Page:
Bishop studied at Michigan and Wichita
universities. His composition tutors include William Bolcom, Evan
Chambers and Michael Daugherty. He has played as saxophonist with
Ray Charles, the Nelson Riddle Orchestra and Manhattan Transfer.
Crooning tumbles with impressions: ziegeunerisch;
hiccupping background music, popular American songs of 1940s and
1950s; the Bartók of the Concerto for Orchestra. When the
French Horns are heard high and wild over the threshing colours
of the orchestra the listener is reminded of the fruitily voluptuous
of carolling of the horns in Nielsen 5. A richly kaleidoscopic
Shawn was bon in New York City and studied with
Earl Kim and Leon Kirchner. He spent two years in Paris with Nadia
Boulanger and at Columbia with Jack Beeson. Much of his music
is for chamber ensemble or solo piano (the latter included on
an Albany CD). There are seven orchesral works and a couple of
operars written with his borther Wallace Shawn.
Shawn's 25 minute Piano Concerto was
largely written at the Yaddo settlement. It owes much to the support
of composer Tobias Picker and to the pianist here, Ursula Opens.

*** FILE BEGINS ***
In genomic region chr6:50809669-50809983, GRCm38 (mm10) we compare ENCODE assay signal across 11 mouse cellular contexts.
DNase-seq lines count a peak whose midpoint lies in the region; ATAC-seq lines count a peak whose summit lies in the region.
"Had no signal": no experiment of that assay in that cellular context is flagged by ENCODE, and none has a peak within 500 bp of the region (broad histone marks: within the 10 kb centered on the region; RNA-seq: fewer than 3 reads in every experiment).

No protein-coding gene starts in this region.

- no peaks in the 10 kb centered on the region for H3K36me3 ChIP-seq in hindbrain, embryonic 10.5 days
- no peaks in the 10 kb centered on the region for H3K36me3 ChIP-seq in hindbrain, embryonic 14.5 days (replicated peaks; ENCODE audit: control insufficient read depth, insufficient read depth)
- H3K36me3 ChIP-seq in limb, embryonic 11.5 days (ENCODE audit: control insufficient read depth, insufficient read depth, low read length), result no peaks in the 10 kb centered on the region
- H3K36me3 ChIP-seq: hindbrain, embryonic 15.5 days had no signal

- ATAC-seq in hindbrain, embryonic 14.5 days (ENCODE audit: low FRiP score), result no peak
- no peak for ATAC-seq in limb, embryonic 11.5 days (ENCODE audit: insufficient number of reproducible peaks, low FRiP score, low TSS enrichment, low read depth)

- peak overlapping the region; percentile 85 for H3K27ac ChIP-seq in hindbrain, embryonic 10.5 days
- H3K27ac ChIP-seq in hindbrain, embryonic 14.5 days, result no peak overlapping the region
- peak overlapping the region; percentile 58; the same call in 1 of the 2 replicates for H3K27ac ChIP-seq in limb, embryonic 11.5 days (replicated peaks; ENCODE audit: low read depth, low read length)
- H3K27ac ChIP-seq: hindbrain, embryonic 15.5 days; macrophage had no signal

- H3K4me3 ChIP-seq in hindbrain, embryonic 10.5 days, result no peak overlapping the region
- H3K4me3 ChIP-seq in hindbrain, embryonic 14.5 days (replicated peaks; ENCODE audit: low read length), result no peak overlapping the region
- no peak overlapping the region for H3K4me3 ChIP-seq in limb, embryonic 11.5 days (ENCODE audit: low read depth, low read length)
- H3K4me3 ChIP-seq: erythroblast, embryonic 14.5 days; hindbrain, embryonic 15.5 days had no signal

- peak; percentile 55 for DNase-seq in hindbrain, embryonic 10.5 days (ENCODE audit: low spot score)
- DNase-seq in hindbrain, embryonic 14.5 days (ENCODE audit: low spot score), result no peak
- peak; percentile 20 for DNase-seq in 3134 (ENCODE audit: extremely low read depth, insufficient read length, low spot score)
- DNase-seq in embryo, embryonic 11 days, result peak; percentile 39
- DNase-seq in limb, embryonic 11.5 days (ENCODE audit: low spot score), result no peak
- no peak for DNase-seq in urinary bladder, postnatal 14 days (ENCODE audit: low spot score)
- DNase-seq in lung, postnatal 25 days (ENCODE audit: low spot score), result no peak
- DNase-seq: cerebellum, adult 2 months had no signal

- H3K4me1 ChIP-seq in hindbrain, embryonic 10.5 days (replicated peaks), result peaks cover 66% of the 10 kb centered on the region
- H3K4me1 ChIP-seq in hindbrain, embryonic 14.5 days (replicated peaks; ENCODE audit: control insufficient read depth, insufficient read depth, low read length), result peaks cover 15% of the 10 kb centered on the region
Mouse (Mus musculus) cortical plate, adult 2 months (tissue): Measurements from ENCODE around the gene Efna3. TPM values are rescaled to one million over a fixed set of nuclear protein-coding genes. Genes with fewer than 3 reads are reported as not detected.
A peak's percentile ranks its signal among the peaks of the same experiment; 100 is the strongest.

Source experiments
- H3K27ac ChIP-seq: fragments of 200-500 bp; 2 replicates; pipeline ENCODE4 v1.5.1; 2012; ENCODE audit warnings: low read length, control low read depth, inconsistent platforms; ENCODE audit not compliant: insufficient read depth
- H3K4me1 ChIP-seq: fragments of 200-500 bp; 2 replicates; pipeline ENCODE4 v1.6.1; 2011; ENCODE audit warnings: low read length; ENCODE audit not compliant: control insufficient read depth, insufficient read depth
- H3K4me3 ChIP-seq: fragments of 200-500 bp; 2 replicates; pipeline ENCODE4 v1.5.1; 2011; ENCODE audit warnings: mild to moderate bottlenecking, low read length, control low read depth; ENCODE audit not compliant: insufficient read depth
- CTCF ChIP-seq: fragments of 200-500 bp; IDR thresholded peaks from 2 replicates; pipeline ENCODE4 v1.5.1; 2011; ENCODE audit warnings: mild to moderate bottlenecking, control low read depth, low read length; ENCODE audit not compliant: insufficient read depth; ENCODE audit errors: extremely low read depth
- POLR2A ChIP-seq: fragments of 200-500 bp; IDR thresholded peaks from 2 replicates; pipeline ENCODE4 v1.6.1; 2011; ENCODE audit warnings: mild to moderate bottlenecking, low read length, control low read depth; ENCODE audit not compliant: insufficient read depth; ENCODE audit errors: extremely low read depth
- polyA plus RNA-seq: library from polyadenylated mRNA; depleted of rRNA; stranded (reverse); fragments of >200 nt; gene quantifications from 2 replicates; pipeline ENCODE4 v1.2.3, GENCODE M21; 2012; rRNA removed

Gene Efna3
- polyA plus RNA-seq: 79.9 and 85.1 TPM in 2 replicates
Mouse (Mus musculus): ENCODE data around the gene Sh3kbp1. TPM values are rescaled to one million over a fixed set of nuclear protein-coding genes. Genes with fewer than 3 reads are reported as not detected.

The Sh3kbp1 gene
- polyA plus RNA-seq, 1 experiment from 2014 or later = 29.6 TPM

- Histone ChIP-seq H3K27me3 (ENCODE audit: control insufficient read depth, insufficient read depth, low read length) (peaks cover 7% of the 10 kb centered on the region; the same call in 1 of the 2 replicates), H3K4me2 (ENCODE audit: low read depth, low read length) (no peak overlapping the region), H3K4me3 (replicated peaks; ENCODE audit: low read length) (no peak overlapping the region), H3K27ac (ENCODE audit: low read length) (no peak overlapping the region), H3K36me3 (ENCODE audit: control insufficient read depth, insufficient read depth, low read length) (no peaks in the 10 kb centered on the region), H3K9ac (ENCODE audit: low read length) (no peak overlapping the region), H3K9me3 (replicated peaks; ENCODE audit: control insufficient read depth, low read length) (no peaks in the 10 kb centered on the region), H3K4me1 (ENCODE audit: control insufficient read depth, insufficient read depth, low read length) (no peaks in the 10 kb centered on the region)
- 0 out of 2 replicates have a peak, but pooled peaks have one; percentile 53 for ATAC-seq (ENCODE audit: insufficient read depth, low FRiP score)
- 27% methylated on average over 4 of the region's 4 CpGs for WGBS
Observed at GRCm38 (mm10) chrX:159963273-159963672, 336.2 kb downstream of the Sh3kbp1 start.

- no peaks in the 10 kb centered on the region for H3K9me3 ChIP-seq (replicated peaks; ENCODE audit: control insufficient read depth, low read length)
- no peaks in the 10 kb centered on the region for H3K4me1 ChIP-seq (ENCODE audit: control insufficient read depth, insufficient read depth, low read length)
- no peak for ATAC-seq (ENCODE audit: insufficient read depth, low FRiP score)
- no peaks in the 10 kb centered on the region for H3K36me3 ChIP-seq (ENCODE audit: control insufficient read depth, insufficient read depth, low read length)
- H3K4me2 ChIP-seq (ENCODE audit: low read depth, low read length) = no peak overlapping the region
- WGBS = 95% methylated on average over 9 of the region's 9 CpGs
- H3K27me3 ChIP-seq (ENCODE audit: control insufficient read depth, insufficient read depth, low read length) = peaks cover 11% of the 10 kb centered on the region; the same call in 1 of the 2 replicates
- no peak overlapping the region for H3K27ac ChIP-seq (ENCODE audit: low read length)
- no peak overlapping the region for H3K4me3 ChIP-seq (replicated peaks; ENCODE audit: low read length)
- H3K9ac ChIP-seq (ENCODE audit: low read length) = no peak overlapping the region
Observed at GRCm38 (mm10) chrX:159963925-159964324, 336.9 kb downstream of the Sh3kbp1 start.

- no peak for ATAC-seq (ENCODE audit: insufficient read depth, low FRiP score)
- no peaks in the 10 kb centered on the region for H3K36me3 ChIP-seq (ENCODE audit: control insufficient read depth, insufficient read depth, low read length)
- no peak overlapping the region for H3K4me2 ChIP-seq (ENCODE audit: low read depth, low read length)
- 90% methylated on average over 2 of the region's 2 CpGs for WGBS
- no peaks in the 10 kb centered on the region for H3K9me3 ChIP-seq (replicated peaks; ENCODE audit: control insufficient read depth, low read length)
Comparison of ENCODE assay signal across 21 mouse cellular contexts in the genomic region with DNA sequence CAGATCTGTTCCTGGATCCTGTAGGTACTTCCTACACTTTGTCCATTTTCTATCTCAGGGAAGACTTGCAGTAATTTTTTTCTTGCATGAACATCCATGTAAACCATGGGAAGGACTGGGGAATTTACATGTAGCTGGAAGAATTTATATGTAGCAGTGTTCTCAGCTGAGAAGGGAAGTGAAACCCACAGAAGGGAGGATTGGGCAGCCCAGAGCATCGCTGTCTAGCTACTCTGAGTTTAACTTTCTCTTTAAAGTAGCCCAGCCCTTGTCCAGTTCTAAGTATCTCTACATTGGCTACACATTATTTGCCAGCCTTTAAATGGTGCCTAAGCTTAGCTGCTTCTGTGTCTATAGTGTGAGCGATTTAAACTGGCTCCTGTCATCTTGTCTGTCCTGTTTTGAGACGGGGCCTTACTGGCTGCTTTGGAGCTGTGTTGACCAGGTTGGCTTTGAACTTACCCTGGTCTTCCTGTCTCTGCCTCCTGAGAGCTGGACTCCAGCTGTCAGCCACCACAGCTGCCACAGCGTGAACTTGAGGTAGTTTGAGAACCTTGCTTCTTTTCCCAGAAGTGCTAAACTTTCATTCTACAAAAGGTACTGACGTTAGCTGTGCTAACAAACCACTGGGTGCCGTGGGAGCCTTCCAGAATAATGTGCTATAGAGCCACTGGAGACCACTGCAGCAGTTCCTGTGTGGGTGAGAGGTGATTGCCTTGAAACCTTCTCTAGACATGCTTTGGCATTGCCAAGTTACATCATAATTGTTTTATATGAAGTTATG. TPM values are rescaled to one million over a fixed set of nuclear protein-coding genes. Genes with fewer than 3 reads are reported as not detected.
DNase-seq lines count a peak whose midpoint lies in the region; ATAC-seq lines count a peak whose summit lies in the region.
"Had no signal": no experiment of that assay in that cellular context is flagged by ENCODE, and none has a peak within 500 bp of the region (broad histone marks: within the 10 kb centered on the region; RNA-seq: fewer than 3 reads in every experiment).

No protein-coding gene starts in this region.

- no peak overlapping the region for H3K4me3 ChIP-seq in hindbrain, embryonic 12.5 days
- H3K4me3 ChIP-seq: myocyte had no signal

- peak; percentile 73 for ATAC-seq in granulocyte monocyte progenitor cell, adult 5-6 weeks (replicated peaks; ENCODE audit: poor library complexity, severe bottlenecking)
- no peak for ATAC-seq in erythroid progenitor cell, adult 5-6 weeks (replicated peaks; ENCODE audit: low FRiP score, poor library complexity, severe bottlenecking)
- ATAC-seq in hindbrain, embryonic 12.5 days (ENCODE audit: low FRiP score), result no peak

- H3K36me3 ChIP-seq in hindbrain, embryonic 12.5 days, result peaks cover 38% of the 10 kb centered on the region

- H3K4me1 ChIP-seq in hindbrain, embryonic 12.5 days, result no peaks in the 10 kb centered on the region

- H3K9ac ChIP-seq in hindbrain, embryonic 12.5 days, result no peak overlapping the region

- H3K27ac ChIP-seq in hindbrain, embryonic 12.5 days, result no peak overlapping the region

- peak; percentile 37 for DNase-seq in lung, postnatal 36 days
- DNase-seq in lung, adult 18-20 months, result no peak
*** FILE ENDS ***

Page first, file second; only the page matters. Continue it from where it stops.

Oppens is the dedicatee. The style is a sort of cross between
Prokofiev and Rawsthorne; often tangily energetic, neo-classically
athletic and rhythmically alive. The tranquillo third movement
is dreamily dissonant. It is a work cut from a very different
cloth than the Bishop.
The Creston Dance Overture was
written in 1954 for the National Federation of Music Clubs and
premiered by John Bitter drecting the Miami Symphony on 24 April
1955. Creston is renowned for the influence of Dance on all his
music. Here the overture gives ideal rein to his tendency and
places it in much the same bracing countryside as Copland's Outdoor
Overture, Moean's Overture to a Masque, Bernstein's
Candide Overture and Mathias's Dance Overture. It
is given a cracking performance by the Albany Symphony.
This mixed recital ends with Lees' Second
Piano Concerto which is played by Wolverhampton-born Ian Hobson
(who has recorded an Albany CD of Lees' music for solo piano).
This is a work not all that far distant from the Allen Shawn concerto.
Ragged and raging tendencies are on display. It is busy but does
not for me plumb any great depths unlike the Lees' Violin Concerto
and Horn Concerto. It was premiered in Boston on 15 March 1968.
Two tangily dynamic piano concertos matched up
with two romantically inclined shorter works. The Bishop and Creston
pieces are instantly attractive pieces and the former will yield
up more with repeated hearings.